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Publication numberUS3647716 A
Publication typeGrant
Publication dateMar 7, 1972
Filing dateApr 3, 1970
Priority dateApr 3, 1970
Publication numberUS 3647716 A, US 3647716A, US-A-3647716, US3647716 A, US3647716A
InventorsKoches Charles F
Original AssigneeWestvaco Corp
Export CitationBiBTeX, EndNote, RefMan
External Links: USPTO, USPTO Assignment, Espacenet
Transport reactor with a venturi tube connection to a combustion chamber for producing activated carbon
US 3647716 A
Abstract  available in
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Claims  available in
Description  (OCR text may contain errors)

March 1972 c. F. KOCHES & 1.

TRANSPORT REACTOR WITH A VENTURI TUBE CONNECTION TO A COMBUSTION CHAMBER FOR PRODUCING ACTIVATED CARBON Filed April :5, 1970 2 Sheets-Sheet 1 INVENTOR Char/63 F Kae/785 ATTORNEY March 7, 1972 c. F. KOCHES &647,1

EACTOR WITH A VENTURI TUBE CONNECTION TO A COMBUSTION CHAMBER FOR PRODUCING ACTIVATED CARBON TRANSPORT R 2 Sheets-Sheet 2 Filed April 3, 1970 INVENTOR Char/es E Kae/?es BY 4% a, &ai ATTORNEY United States Patent TRANSPORT REACTOR WITH A VENTURI TUBE CONNECTION TO A COMBUSTION CHAMBER FOR PRODUCING ACTIVATED CARBON Charles F. Koches, Covington, Va., assignoto Westvaco Corporation, New York, N.Y. Filed Apr. 3, 1970, Ser. No. 25,442 It. Cl. COlb 31/08; ClOb 1 04 U.S. Cl. 252-445 7 Claims ABSTRACT OF THE DISCLOSURE A contnuous process and apparatus is described for producing a high yield activated carbon, or for regenerating a spent activated carbon. The activation process is carried out by introducing the raw material in a finely divided state into a fired reactor chamber where the raw material is subjected to a uniform heat transfer during its transport by the gaseous phase of the reactor chamber combustion products.

SUMMARY OF INVENTION The present invention relates generally to an improved process and novel apparatus for the continuous reactivation of spent carbonaceous adsorbents, or the manufacture of activated carbon from Virgin raw material. More particularly, the invention is intended to define a process and apparatus which achieves a continuous, optimum, and uni- 'form heat transfer and mixing of gas reactants with a finely divided carbonaceous solid for the purpose of producing a high yield activated carbon, or for the regeneration of a spent activated carbon.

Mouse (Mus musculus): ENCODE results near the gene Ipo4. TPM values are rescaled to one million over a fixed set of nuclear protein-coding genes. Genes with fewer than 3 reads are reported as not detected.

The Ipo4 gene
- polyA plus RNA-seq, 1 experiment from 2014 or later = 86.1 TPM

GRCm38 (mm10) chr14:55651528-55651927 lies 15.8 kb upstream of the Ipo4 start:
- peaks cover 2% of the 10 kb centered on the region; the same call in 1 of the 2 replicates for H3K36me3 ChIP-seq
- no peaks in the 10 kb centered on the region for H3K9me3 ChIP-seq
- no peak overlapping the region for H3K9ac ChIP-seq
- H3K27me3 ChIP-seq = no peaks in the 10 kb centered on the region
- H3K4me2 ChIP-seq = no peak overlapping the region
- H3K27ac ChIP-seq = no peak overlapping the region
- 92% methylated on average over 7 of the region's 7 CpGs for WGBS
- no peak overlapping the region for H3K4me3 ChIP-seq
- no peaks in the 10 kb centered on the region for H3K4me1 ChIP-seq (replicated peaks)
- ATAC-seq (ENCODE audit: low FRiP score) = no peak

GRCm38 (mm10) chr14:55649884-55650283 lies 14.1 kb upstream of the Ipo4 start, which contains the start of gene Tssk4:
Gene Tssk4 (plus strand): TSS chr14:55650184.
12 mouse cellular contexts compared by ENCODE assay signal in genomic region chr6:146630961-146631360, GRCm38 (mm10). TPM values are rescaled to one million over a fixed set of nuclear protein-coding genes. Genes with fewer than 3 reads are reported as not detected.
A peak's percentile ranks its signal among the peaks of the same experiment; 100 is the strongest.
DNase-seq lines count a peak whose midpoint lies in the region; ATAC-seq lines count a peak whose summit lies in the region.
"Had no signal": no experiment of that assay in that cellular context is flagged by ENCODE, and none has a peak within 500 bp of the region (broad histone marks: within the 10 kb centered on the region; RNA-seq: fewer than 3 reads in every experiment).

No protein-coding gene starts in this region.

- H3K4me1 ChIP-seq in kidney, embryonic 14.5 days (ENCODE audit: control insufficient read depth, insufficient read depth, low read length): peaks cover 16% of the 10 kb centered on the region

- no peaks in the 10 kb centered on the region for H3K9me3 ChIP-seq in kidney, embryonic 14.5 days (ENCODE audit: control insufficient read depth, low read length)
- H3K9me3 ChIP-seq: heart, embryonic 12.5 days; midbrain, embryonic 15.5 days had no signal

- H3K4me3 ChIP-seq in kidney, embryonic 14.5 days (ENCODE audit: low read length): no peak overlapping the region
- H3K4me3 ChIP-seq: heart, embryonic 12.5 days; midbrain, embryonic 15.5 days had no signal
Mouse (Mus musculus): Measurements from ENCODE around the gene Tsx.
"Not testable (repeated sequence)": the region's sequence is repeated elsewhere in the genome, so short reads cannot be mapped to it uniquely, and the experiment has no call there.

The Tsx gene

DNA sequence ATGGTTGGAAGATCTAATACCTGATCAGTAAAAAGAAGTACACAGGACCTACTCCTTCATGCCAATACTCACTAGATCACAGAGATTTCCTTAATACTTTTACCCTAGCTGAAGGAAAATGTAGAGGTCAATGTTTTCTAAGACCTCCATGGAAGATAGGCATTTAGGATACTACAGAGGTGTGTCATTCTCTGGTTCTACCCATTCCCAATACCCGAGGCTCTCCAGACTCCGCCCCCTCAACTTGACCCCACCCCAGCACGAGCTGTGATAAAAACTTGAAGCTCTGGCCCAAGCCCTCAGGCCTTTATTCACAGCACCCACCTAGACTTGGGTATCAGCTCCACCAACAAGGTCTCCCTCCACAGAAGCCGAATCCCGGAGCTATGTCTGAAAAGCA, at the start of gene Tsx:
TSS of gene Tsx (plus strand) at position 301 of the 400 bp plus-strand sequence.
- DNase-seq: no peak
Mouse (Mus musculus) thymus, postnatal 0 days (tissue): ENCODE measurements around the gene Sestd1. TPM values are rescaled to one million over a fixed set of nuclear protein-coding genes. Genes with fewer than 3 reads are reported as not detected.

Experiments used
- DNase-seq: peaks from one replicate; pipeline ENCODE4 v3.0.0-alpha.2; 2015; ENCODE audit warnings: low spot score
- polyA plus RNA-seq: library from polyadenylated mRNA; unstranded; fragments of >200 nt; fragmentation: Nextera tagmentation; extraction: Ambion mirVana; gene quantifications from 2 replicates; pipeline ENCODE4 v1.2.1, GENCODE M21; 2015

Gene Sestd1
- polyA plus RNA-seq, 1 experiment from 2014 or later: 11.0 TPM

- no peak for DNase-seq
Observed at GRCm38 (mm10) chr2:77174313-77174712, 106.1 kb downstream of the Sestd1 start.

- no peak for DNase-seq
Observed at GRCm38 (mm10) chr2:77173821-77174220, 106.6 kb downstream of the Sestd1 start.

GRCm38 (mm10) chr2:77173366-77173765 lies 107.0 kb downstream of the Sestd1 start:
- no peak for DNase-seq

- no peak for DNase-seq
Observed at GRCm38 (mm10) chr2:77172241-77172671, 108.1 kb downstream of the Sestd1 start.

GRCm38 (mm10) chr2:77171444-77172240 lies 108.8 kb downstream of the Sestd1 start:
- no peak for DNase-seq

An object of this invention is to provide a process and apparatus for the reactivation of powdered carbonaceous adsorbents at a much lower investment in equipment and services than is customary with other processes in this area.

Another object of the present invention is the provision a method of reactivation which is subject to carefully controlled operation to produce a superior product at a low cost.

An additional object of the invention is to reactivate the adsorbent carbon by employing a gas transport process where the finely divided raw material is kept in a state of suspension during the activating process.

In the process, the maintenance of the finely divided material in a state of fiotation as it is transported through the activation zone, results in practically complete penetration of each particle of the raw material by the gaseous phase of the reactor combustion products. The finely divided state of the raw material also enables the process to be controlled and regulated much more unformly than heretofore known. The process is extremely fast and the yield of active carbon is materially increased over known methods.

These advantages can only practically be attained where all of the particles of carbonaceous material are kept in ntimate contact with the reaction gases during the entire treatment, so that the heat and gases applied can uniformly penetrate and activate the material.

Another object of the present invention is the provision of novel apparatus which is adaptable to activate finely divided wet or dry carbonaceous solids.

Still another object of the invention lies in the ability of the process to regenerate carbon particles in the powdered state. In fact, with the novel process herein described, the smaller and more uniform the particles are, the better are the results obtained as regards activation.

Still further object s and the entire scope of applicability of the present invention will become apparent from the detailed description set forth hereinafter.